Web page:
The nature of truth and the power to manipulate it have long been contentious themes in history and cinema. The outstanding film Denial (2016) resonates loudly in today’s post-truth world where power is often used to create alternate realities. It is a film that portrays denialism as a dangerous and perverse form of moral corruption, something that may be contained but can never be eliminated.
The story is based on the celebrated 1996 legal case fought between eminent academic Deborah Lipstadt, an American professor of Holocaust Studies, and David Irving, a historian of Nazi Germany. A book published by Lipstadt (Rachael Weisz) accuses Irving (Timothy Spall) of being a Holocaust denier and falsifier of history, and Irving sues for defamation. In the British justice system, the burden of proof is on the accused so Lipstadt must prove that the Holocaust did happen to establish that Irving is a liar. She engages a top legal team led by senior barrister Richard Rampton (Tom Wilkinson) who insists that neither Lipstadt or Holocaust survivors should present testimony against Irving because of his history of promoting himself by humiliating victims. Lipstadt and her lawyers visit Auschwitz to gather evidence of the existence of gas chambers but the bulk of the story is played out on the legal battlefield at court.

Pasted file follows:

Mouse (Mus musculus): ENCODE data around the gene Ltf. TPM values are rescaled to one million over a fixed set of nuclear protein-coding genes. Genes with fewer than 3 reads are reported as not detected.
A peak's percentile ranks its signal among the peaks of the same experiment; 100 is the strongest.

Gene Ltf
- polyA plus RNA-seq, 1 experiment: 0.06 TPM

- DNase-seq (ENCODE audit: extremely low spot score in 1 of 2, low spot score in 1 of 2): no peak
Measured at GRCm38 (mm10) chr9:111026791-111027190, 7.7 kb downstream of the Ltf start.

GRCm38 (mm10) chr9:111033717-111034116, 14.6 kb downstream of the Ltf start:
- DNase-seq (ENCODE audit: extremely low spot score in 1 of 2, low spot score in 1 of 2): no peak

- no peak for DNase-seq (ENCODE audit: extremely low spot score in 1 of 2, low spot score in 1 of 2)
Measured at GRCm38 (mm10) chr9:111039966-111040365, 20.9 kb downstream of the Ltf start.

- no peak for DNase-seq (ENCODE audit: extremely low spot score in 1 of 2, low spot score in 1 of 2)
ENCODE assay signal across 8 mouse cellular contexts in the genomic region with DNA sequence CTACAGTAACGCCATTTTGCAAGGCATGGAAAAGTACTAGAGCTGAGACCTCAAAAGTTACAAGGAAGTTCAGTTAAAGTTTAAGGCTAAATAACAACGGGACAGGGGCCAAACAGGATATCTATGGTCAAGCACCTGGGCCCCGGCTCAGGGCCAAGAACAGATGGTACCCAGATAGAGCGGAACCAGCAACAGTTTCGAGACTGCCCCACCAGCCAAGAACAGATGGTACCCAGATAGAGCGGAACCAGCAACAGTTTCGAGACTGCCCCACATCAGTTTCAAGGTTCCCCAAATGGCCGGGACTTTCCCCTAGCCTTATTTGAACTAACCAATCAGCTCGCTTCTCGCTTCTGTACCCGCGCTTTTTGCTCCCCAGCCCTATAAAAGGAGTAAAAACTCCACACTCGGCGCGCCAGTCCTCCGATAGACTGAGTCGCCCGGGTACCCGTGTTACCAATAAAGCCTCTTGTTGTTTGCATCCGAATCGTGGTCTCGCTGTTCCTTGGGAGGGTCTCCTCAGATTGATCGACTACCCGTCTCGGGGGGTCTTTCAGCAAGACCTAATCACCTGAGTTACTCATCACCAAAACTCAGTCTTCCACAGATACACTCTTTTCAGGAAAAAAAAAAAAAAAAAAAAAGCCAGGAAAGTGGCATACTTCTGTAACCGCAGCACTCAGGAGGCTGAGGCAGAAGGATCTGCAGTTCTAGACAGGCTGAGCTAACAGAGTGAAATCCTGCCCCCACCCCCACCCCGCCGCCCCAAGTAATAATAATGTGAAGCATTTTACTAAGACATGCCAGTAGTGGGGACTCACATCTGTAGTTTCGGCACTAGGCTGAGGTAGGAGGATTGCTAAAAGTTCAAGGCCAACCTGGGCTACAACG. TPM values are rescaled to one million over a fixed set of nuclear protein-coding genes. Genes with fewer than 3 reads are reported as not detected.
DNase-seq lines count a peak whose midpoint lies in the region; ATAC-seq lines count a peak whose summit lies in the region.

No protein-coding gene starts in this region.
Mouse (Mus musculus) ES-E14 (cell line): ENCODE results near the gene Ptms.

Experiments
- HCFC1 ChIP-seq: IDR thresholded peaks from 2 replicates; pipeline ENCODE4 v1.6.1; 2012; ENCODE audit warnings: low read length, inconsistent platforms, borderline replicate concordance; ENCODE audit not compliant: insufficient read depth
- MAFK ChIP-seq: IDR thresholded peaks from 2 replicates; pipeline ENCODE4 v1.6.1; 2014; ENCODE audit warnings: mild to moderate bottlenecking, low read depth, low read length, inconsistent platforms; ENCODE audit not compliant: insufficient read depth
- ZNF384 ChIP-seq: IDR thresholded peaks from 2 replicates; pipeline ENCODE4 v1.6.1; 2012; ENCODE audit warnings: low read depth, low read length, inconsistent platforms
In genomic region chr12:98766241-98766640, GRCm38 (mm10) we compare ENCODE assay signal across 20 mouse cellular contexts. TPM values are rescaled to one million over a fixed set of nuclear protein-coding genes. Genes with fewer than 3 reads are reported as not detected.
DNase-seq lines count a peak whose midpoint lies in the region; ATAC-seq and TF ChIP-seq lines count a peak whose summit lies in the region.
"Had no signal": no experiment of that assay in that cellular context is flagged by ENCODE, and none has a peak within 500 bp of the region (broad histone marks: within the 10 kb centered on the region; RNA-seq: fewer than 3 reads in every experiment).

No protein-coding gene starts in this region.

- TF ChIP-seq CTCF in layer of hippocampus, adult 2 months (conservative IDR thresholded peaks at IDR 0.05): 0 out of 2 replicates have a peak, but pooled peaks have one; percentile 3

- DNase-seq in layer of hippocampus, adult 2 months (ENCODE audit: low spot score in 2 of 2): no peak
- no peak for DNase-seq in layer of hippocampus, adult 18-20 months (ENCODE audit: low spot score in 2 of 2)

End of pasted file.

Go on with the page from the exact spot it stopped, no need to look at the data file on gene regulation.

Modern audiences are desensitised to the atrocities of war. It is glorified in movies and video games and feeds the entertainment and amusement industry. Today’s filmmakers struggle to find ways of remembering the Holocaust without alienating viewers. The extraordinary Son of Saul (2016) takes audiences right into the flames, whereas Denial (2016) explores the moral issues in a courtroom. In reality, this was a high-stakes legal battle that could have potentially delegitimised the entire history of the Holocaust. It is an outstanding achievement that this film can capture the tension and the burden of moral responsibility carried by the Lipstadt legal team.
The casting and characterisation in this film are brilliant. Rachael Weisz’s American brashness presents a stark cultural contrast with the conservative traditions of British justice. She convincingly portrays a principled academic and scholar of truth, showing restrained emotion beneath her loathing for Irving’s anti-Semitism. Tom Wilkinson gives a masterful portrait of wisdom and conviction, while Timothy Spall plays Irving with subdued Satanic malice. The other support cast makes up a strong ensemble. The narrative unfolds at a sweeping pace and the script is both intelligent and instructive in the legal nuance of courtroom manoeuvers. The footage of Auschwitz is emotionally harrowing and the film treats its subject matter with utmost reverence.
If you want light entertainment, do not see this film. It is for audiences prepared to confront the dark side of humanity as well as those interested in the intricacies and triumphs of the British legal system. But more than that, it’s an essay on the nature of truth in history and it exposes the moral abhorrence of those who manipulate facts to suit their prejudices It is also a warning that manipulators of truth will always be among us. 4/5
Director: Mick Jackson
Stars: Rachel Weisz, Tom Wilkinson, Timothy Spall